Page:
The events of the years 1914 through 1918 were part of the great struggle for Europe between various groups of powers. In the political field, this struggle had already been decided against the Central Powers at the moment the war began. The only remaining solution was to try to rearrange the constellation of powers by military measures. This, however, only stiffened the political fronts even more. After the Central Powers finally succeeded in defeating one of the main adversaries by overpowering his forces and by cutting him off from his supply sources, they themselves suffered the same fate a few months later.
Finally decisive in the long and continually expanding theater of war was a major non-European power which joined in the fighting at the moment that the equilibrium of the European opponents, all of whom were exhausted, seemed to be changed in favor of the Central Powers by the elimination of Russia. This development also hastened the inner changes which accompanied the fighting on all fronts and affected all areas of life. These changes in the inner essence of the peoples involved led to a spiritual hardening, a one-sidedness and an unwillingness to compromise. All war cabinets in all countries restrained the political forces which opposed them, for the cabinets regarded the will to reach an agreement as a weakness or a sign that one was willing to submit to the will of the enemy.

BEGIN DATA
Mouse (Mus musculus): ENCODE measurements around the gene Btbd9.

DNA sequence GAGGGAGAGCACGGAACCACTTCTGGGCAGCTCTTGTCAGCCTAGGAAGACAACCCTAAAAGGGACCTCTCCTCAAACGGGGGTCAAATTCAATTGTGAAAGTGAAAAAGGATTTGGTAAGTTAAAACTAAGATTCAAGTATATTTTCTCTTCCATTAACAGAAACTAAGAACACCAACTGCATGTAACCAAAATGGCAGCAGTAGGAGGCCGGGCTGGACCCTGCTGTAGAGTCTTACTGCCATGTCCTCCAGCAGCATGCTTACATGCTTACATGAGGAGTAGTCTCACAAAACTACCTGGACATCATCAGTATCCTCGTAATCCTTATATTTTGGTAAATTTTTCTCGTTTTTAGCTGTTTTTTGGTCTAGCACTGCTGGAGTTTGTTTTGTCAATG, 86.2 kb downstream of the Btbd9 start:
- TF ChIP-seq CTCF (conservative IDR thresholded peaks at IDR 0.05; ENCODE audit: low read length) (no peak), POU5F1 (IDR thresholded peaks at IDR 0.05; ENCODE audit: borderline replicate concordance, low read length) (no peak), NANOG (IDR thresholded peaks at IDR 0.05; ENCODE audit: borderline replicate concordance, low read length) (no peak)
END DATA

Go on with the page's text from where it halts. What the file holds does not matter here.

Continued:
The impossibility of a single nation holding out alone made the great powers depend to a certain extent on their allies. The problems of a coalition war became visible in all areas of existence and went far beyond the mere dispatch of troops and the mere payment of subsidies. In this technical era one sought to crush the adversary with war materiel produced on assembly lines; close to the mass armies at the front there were masses on the payrolls of war industry. The energies of the peoples were unleashed in an economic war which was at the same time a war for production figures as well as the securing of transportation and lines of communication.
This change in the system of war was not recognized by any nation in 1914. It was completed only during the increasingly bitter fighting and already showed something of what was to become known as "total" warfare one generation later. Yet the war from 1914 through 1918 was not a predecessor of World War II. Only with respect to